With my previous review of 10 Cloverfield Lane, the coverage was limited to the receiver and player's capabilities of downscaling the Dolby Atmos track into a 7.1 Dolby TrueHD presentation, which, even then, yielded one of the more interesting and potent Blu-ray sound experiences of its year. Those comments still stand, but now with the ability to unleash the sound design's full impact, the object-based enhancements and breadth of the confined environment do take things to another level, amplifying both room-filling intensity and sharp touches of atmosphere throughout. Dialogue stays at about the same level clarity, but the surround expansion adds some extra channel responsiveness that gives it a bit of extra punch, while also enhancing the buzz and fluctuating in audibility during fades in and out of hearing loss. The smashing of glass, the sloshing of fluid in a tin drum, and the creak of metal vents enjoy more nuanced sharpness and even presence in the design, while the flickering of lights and the rumble of sounds above ground sprawl across the surround stage for an immersive effect. The strongest enhancements come in certain louder effects -- car crashes, explosions, heavy clanks of metal doors and banging -- which are tighter, firmer, and more potent on the bass and front channels.
Here's a nice little surprise: while there are no new extras created for 10 Cloverfield Lane for this 4K presentation, Paramount haven't simply dumped that responsibility on the included Blu-ray disc. They've made sure to include the Audio Commentary With Dan Tractenberg and J.J. Abrams among the other audio track options, making it possible to watch the enhanced audiovisual version of the film with the fairly decent, if sluggish off-the-bat conversation with the director and producer. From the blue-topped artwork to the dates printed around the rim, the Blu-ray that makes up Disc Two ends up being exactly the same disc as was released in the summer of 2016, and contains both the aforementioned commentary and a slate of seven Featurettes (34:42, 16x9 HD). Please check out my prior review -- click here! -- for more elaboration on those supplements.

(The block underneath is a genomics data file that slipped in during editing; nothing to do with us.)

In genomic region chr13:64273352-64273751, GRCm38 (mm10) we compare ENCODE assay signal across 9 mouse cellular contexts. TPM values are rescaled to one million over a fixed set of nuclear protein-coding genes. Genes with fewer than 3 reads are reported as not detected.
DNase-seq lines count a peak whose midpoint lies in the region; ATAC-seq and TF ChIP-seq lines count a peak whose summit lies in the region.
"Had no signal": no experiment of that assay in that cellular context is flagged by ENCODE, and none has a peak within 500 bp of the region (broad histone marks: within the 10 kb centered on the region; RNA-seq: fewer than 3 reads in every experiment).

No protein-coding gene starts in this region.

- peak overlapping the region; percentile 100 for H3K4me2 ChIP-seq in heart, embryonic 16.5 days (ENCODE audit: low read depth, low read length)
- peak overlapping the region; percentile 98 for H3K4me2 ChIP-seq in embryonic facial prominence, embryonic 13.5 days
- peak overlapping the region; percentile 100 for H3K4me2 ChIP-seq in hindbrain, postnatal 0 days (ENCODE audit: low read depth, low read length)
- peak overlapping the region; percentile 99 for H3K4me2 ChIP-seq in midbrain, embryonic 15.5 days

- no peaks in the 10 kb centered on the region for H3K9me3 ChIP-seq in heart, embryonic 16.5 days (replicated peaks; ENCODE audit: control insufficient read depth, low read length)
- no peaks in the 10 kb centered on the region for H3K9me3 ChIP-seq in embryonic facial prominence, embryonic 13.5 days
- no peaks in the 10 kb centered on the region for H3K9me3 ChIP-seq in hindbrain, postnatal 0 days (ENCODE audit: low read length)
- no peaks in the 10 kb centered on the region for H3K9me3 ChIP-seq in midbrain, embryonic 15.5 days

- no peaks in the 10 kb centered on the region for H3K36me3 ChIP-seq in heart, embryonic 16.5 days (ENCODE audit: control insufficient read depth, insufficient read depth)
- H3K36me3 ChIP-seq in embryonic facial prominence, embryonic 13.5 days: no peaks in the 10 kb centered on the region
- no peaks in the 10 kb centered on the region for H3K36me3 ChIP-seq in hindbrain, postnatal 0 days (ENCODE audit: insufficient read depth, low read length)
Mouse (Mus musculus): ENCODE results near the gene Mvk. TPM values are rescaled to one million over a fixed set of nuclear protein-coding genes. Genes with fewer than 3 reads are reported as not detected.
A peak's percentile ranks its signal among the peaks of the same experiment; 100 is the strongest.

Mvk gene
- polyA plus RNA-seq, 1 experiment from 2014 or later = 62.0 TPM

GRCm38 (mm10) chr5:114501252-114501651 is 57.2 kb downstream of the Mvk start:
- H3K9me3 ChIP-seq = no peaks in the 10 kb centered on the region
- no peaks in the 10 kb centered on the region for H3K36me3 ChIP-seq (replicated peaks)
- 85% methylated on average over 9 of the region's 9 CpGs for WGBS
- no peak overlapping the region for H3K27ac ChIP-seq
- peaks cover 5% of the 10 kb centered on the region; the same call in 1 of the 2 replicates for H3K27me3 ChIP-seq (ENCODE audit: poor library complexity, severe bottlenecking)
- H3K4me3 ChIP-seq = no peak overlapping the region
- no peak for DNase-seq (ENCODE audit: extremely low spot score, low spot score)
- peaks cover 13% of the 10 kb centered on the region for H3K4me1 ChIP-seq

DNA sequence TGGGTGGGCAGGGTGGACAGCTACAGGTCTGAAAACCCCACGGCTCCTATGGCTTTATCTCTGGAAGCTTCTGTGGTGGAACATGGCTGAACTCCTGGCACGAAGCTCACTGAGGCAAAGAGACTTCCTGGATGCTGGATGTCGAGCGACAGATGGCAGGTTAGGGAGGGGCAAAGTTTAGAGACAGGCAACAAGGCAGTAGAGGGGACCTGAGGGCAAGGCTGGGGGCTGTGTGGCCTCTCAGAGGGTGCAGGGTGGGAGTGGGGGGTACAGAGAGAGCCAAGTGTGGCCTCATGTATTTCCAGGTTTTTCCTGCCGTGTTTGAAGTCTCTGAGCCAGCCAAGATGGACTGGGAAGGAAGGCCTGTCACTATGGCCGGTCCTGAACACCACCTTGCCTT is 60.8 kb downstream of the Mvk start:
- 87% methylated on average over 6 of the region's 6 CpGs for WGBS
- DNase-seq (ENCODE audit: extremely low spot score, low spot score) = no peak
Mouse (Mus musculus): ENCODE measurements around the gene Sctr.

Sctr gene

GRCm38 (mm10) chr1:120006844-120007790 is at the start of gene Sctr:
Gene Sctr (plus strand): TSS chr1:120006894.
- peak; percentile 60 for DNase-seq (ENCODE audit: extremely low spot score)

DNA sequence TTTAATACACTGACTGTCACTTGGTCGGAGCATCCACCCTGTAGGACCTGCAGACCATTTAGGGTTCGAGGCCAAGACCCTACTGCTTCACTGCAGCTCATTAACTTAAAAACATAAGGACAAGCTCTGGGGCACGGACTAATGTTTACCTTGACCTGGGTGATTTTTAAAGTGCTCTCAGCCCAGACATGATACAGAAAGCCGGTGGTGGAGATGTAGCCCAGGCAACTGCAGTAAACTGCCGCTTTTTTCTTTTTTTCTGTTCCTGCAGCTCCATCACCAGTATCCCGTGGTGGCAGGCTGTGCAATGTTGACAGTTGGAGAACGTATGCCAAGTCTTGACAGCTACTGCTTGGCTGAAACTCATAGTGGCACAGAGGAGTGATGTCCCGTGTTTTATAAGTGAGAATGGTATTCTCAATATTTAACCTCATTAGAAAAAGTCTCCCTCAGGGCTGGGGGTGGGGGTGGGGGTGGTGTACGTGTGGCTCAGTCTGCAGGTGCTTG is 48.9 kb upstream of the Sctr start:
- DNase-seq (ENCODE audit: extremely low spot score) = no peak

My general impressions of 10 Cloverfield Lane haven't really changed after a few extra viewings, so here's a recap:
A surprise both in the stealthiness of its release and in the vigor of its indie sci-fi aims, 10 Cloverfield Lane tells a confined, harrowing story within the same relative universe as that of Bad Robot's monster-disaster movie. This one's quite different, though. Driven by an ambiguous yet menacing performance from John Goodman, a story revolving around apocalyptic fear and dangerous exertion of control takes shape within an enclosed fallout shelter, generating relentlessly absorbing tension and grim ponderings about whether to trust the doomsday stories told by someone whom you cannot fully trust. Director Dan Tractenberg transforms the small scale of the scenario into a thematically and emotionally robust escalation of tension, mounting to a wild finale befitting the Bad Robot pedigree.
Paramount's new 4K UltraHD presentation doesn't have any new extras and repeats the Dolby ATMOS track from the standard Blu-ray, but the uptick in resolution and HDR impact on the image do give this one some added, crucial value, and the inclusion of the old commentary track on the 4K disc earns it a few points as well. Strongly recommended for folks who already own the previous release, but Highly Recommended to anyone who hasn't descended into the bunker quite yet or who wants a unique, tense challenge for 4K-capable home theaters.